Q: I have a question which might be a little more atypical than what you usually get. I admire how a cartoonist can draw things like floor lamps, armchairs, automobiles, etc -and give them each their own personality or quirky fun shapes. Since this is something I struggle with, I wanted to ask how much of your rules for caricature can be applied to props, vehicles, plants, or other inanimate objects? How do you decide on which parts of a floor lamp (for example) to exaggerate, and which parts to de-emphasis?¬¨‚Ä† Do you have a few rules I could follow, or advice on what to look for, when taking everyday objects and making them funny/quirky looking? I’d love to see some examples of things you’ve drawn and read your thinking process behind the choices you made in arriving at their shapes!
A: Regular readers of my blog will recognize this important piece of advice I was given by MAD editor Nick Meglin and art director Sam Viviano that I often bring up:
When I first started working for MAD, both Nick Meglin and Sam Viviano gave me advice about the nature of great cartooning, and it was no surprise that Jack Davis was the example they both cited. The essence of what they told me was that a great cartoonist creates a world populated by people, objects, places and things all seen through their eyes… and all drawn in a way that creates a believable and cohesive world to the viewer. You cannot draw a goofy, cartoony dog peeing on a realistically drawn fire hydrant and convince the viewer they are looking through a window into a cartoonist’s singular world… the juxtaposition of the different looks is confusing. The fire hydrant and the dog need to be drawn in a similar fashion, so they look like they belong together and are seen thorough one set of eyes that see the entire world in their own unique way. “Jack Davis’s drawings of a chair, a car, a person and a cat all look like they were drawn by Jack Davis, and they look like they belong in a Jack Davis world,” Sam told me once. “That is what makes Jack’s world so convincing.”
That is somewhat related to your question. In creating that cohesive world, a cartoonist does apply the same sort of sensibilities or “view of the world” to anything they draw. That means the inanimate objects in a scene get the same stamp of cartoonishness or exaggeration that the caricatures get, or should.
So, how do you apply the same sort of exaggeration you would apply to a person’s face to some inanimate object like a TV or a floor lamp? I really is not that much different than the caricature you draw. Similar to making observations of a face, you look at an object in terms of its shape and, especially, its weight. By weight I mean observing where the balance and mass of an object is centered, and using that as the central focus of the drawing. Other things that can be exaggerated are things like sharp angles, arcs, thickness, etc. Like a face or a figure, you look for where an object is fat and where it’s thin, where it is solid and where it is insubstantial, where it’s square and where it’s round, etc.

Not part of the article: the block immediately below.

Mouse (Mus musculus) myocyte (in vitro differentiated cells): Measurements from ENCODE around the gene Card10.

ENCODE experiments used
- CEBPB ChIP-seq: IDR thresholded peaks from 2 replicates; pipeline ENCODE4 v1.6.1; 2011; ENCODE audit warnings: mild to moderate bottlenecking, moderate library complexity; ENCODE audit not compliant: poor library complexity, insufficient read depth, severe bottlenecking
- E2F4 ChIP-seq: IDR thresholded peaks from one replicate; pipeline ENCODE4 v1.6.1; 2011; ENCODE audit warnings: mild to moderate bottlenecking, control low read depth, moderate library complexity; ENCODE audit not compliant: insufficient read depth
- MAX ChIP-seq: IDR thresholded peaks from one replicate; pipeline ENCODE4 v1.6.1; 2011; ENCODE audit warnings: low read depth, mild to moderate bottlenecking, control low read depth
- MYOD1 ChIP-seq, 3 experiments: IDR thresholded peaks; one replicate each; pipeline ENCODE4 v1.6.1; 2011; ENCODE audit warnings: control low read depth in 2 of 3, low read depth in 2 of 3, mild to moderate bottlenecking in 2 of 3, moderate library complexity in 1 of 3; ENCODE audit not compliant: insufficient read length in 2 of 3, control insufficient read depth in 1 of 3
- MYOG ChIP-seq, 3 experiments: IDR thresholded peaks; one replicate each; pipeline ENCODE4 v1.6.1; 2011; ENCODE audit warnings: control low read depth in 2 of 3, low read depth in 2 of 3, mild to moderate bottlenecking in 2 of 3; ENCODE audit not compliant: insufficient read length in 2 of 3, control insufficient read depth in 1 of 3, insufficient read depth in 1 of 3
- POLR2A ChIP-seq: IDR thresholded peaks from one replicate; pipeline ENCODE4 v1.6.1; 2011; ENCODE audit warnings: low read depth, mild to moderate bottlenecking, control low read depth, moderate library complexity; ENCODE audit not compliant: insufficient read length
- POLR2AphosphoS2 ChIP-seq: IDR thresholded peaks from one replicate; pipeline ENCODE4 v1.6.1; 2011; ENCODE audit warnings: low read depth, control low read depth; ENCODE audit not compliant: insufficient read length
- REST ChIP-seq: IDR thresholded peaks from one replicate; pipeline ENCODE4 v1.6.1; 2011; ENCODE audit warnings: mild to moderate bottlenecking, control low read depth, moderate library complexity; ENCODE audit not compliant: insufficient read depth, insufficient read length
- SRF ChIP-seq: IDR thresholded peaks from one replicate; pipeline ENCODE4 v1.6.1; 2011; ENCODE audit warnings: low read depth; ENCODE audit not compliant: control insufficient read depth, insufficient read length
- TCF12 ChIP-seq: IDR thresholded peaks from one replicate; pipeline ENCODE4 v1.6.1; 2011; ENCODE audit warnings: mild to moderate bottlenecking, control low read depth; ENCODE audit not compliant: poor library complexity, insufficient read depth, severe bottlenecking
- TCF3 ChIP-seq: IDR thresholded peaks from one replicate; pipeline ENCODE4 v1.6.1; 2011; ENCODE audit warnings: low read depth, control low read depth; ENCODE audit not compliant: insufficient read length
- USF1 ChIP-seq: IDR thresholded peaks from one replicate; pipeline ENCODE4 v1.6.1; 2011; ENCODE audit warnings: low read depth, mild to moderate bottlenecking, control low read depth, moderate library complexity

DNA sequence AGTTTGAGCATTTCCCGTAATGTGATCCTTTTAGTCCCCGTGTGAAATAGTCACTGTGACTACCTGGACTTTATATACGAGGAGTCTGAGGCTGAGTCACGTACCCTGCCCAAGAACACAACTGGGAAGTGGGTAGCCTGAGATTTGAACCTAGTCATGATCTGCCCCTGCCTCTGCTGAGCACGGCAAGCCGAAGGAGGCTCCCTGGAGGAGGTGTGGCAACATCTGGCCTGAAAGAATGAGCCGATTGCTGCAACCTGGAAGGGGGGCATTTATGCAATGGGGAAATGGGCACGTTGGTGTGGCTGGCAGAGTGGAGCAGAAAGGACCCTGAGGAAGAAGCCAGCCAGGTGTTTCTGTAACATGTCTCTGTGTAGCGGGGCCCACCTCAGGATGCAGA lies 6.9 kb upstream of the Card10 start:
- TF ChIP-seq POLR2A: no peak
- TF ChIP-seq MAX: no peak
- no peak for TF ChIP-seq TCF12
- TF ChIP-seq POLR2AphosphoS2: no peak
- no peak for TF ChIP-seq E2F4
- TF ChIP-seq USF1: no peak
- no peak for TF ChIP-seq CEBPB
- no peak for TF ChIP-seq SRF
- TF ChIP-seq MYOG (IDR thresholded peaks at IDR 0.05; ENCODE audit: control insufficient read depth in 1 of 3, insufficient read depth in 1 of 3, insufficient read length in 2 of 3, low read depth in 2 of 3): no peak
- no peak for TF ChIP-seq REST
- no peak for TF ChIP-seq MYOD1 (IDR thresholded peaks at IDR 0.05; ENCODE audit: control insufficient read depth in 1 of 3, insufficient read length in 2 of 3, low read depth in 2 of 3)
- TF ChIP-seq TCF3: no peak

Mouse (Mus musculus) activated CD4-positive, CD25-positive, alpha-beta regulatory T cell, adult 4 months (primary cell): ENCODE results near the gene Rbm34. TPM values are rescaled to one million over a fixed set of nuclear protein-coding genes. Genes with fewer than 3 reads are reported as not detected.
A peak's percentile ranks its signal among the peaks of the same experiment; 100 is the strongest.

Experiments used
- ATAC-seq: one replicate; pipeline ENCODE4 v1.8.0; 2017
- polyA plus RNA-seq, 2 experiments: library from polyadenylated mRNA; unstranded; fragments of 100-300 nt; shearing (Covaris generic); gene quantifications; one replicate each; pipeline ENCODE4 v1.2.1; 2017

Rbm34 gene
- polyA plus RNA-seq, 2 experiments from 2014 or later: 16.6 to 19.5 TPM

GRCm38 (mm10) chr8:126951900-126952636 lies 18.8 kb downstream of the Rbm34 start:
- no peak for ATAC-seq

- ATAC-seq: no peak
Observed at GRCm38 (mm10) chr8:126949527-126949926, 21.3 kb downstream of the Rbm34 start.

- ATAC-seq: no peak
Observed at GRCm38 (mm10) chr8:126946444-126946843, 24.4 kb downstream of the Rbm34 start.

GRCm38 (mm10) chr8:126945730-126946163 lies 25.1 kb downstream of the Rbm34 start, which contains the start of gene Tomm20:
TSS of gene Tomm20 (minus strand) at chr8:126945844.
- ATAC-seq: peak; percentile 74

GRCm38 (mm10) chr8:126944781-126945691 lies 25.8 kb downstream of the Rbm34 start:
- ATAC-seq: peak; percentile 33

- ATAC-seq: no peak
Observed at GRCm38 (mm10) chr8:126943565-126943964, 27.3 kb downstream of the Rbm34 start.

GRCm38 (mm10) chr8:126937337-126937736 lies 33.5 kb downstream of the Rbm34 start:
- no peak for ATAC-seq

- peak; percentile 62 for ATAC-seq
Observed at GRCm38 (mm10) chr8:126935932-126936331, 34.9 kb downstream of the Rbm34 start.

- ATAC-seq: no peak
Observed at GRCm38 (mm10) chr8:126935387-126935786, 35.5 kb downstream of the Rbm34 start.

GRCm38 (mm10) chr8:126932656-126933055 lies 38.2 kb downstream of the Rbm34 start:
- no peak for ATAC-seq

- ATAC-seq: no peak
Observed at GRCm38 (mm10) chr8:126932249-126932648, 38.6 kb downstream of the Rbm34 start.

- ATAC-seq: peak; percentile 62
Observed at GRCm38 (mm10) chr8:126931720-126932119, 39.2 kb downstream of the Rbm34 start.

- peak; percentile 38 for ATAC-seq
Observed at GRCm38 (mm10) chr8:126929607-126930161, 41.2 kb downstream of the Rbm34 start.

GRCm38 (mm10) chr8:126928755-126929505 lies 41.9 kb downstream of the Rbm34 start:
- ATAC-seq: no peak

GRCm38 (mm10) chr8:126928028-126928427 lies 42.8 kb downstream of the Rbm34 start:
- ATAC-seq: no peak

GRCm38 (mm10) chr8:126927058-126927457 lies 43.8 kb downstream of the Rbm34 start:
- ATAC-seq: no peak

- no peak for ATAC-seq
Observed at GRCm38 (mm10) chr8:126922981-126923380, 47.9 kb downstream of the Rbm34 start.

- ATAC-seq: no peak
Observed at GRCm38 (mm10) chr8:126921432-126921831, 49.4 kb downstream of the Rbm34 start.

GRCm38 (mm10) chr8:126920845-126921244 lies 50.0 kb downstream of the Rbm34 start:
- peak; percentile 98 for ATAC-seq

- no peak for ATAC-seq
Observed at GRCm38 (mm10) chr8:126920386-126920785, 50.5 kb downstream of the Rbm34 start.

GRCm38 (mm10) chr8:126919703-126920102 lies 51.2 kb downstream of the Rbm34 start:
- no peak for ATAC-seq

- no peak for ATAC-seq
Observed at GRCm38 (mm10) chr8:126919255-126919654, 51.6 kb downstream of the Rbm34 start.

Finally, you can apply a personality to an inanimate object as well. Some objects have a menacing feel to them, while others may feel lighthearted or some other way. Some of that has to do with the design of the object, and some with its intended use or meaning. Cars are a great example of this. Some cars are designed to look powerful, fast and aggressive. Other cars look more fun and friendly. Others will scream “family” while another might imply wealth and high society. You can exaggerate these attributes visually.
As an example here’s a drawing a did several years ago for On Patrol Magazine of the USS Enterprise aircraft carrier:
One of the things that struck me with this ship, and most aircraft carriers, is how thin narrow the hull is beneath the enormous width of the deck. It lends a very top-heavy feel to the ship, like it is precariously balanced on the edge of a knife. I would have exaggerated that aspect even more with a wider deck but for the requirements of the space in the magazine, which demanded a more vertical aspect to the image. Another attribute the ship has is the tremendously complicated nature of the surface… it is full of railings, objects, and stuff, all over.
To be honest I seldom put much thought into how to “exaggerate” objects when I am drawing. It just sort of happens. It’s harder to separate your style from something than it is to apply it.
Thanks to Nasan Hardcastle for the question. If you have a question you want answered for the mailbag about cartooning, illustration, MAD Magazine, caricature or similar, e-mail me and I’ll try and answer it here!
75 I am close to adding a second caricature workshop in January in Orlando. Details here: http://www.tomrichmond.com/2016/10/21/second-orlando-workshop/
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